01/29/14 When I start getting emails reminding me that I haven't posted an update in a while it's a sign things have been pretty busy. And they have. A lot of it is just routine production stuff - now that we've run most of the parts on the machines, getting a new batch going is relatively easy. Set it up, then just chage parts out and go do something else while the mill runs (the lathe does require direct attention).. So we've been building parts for the next 6 cars - uprights, pedal sets and so on. , Concurrently there are many other things happening.
The #5 is receiving the most attention right now as #1-3 await painted bodywork (we already shipped the #4 body to John in Illinois). Once the frame is powdercoated, the build starts with installing the fuel cell, bulkheads and floor. It's just the most convenient sequence, the cell is removable at any time although 'some disassembly is required'. Just taking the floor off.
We then attach protective PVC shields to the frame in preparation for engine install.and the engine goes in. Again, just a convenient sequence that works most efficiently when building from zero.
The drysump pump clearance to chassis tube is exactly as it is in CAD - about 1/4". Normal :)
The drysump tank is now welded and test-fitted in the frame. Again all is as per CAD.
Plumbing still needs to be figured out and installed. In the meantime we're adjusting the standard GM harness to better fit the car and to interface to our wiring.
The fender mount parts are here as is the fixture and we've welded up the first one. Still some tweaking to do but it'll work. The mount adds 5 lbs of unsprung weight but it needs to be sturdy enough for 150 mph+. It also needs to clear all the suspension parts through full range of motion including turning which is no easy task and is the reason for the somewhat odd shape. The future LMP-style fixed fender option will address this for those who are concerned with this type of thing (like myself).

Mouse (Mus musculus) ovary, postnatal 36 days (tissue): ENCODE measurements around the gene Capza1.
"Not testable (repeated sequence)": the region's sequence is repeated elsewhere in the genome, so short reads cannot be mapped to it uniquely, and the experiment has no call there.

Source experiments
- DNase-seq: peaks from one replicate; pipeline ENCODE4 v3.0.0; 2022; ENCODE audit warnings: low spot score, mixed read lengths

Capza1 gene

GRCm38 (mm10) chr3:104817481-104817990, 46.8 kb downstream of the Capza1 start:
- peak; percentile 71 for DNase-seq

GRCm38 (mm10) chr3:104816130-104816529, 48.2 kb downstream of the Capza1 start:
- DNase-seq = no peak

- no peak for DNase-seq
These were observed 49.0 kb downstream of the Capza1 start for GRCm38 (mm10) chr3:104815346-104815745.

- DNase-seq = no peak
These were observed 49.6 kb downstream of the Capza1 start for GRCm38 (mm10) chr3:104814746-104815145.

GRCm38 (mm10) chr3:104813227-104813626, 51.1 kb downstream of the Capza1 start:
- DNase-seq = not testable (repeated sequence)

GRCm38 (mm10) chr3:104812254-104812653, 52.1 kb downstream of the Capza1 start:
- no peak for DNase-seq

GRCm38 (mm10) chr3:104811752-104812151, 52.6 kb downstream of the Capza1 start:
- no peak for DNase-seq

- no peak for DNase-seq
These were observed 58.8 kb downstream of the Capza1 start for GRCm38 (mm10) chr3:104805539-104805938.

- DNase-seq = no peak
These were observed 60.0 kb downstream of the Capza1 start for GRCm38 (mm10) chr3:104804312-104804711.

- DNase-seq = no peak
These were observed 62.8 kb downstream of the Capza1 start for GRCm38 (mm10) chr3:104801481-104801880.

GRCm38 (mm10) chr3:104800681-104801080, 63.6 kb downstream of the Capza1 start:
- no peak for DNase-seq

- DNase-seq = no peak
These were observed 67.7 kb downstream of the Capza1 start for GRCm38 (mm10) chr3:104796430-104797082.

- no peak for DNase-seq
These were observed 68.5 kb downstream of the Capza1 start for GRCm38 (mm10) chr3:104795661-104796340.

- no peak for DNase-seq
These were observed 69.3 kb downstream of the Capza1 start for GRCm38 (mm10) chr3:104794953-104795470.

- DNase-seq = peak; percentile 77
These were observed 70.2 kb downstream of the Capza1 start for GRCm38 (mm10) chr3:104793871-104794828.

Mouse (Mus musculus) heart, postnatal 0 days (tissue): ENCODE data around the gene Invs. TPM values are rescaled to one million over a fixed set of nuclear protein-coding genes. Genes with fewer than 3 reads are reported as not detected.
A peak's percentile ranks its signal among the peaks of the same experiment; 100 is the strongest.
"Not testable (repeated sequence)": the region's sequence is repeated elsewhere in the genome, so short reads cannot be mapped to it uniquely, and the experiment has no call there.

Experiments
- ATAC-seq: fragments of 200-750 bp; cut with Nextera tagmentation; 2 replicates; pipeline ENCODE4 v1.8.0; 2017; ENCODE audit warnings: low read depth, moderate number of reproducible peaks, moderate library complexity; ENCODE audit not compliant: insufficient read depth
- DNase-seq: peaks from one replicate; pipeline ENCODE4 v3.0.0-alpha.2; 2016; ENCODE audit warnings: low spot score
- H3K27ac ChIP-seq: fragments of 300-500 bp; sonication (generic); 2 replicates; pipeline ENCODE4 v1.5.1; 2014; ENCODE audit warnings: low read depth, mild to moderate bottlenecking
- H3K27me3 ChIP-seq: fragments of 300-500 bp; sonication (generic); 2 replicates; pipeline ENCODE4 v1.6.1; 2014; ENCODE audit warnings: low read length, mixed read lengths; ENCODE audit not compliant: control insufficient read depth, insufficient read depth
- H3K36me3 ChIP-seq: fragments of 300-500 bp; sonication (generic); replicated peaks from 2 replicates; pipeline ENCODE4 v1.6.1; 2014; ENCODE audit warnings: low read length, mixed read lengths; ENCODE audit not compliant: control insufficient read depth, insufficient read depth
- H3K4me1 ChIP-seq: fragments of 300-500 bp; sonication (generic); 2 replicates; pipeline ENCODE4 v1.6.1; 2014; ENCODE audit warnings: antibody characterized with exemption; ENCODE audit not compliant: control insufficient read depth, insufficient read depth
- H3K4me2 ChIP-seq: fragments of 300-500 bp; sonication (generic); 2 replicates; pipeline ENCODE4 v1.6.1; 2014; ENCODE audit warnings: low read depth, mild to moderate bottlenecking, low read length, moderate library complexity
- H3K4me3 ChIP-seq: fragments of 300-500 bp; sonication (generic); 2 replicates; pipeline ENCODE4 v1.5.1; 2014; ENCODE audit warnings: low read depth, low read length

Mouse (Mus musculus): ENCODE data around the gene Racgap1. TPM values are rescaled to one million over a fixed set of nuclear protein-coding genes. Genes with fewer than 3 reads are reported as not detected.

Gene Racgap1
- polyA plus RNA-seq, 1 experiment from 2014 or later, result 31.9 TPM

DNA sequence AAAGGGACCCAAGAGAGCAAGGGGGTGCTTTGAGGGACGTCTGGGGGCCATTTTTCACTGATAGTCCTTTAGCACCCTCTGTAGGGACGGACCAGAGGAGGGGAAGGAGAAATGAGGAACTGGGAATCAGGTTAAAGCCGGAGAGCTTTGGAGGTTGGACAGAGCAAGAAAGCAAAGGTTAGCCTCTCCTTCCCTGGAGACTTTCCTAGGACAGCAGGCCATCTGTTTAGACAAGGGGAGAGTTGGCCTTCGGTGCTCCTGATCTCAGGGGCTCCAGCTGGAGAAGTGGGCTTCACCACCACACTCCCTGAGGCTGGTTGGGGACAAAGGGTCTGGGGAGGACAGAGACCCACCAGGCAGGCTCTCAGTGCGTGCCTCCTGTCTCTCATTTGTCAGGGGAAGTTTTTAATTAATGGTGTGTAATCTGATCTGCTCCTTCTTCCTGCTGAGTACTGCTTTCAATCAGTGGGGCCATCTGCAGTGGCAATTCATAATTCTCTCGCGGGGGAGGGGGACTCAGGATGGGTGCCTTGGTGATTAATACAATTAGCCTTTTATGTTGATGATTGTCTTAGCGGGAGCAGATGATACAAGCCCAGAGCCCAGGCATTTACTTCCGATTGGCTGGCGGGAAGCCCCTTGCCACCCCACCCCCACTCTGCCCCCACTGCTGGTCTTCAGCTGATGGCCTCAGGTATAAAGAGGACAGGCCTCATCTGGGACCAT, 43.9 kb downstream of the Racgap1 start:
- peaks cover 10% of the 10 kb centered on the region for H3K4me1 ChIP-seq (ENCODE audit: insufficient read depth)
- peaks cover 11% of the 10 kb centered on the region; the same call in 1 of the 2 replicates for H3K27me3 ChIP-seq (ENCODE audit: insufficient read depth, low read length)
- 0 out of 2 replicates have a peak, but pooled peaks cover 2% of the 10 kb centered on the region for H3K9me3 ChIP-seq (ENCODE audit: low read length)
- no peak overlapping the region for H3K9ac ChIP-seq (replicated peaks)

The #6 chassis is in the rotisserie and the jig is ready for #7 - our race car. For Pikes Peak we'll need to add removable braces in the corners of the rollcage - boulder intrusion is a real risk in an off so the cage openings have to be below a minimum size. The mod has now been designed and approved by PPIHC, we'll make it after the basic frame is welded. It'll be an option for those who want it but it'll have to be orderd at build time.
Of course there are lots of other things but these are the highlights. Till next time.
02/01/14 Fenders. I don't really like cycle-style fenders. When bodywork doesn't fully cover the wheels I'd rather just have them open. But on a street-driven car where practicality and regulations require fenders it can be a reasonable solution. I came up with a design a while back which should mitigate the inherent lift and drag that comes with this style of fender, and even had a bunch of mount parts made. Once we put a couple together, seeing it in the flesh raised some concerns. Aside from being heavier and more awkward than I prefer, the design would have issues with things like speed bumps and potholes. Didn't look too bad on a computer screen and would certainly be fine on a racetrack, but on real-world roads probalby not. So I had to come up with something better. Pictures below show the original (dark) and new (blue) fender mount designs, front and rear.
The new approach is 1.5 lbs per corner lighter, has more ground clearance and actually works better with wheels turned than the first version did. I'll have to scrap a bunch of parts but that's what it takes.
With the updated mounts came the updated fender design. Still need some subtle tweaks but it's almost there and will be done by monday. We'll start making the plugs next week
Other items being sorted now include mirros (below) and interior trim (subject of another post later).
Some questions came up recently about the durability of the bodywork. I have chosen to go with pre-preg oven cured construction because it offeres significantly better strength, lower weight and superior stability at higher temps than the cheaper wet layup methods. Here is a quick video demonstrating the material's properties. No, it's not indestructible but it wll perform well in our application.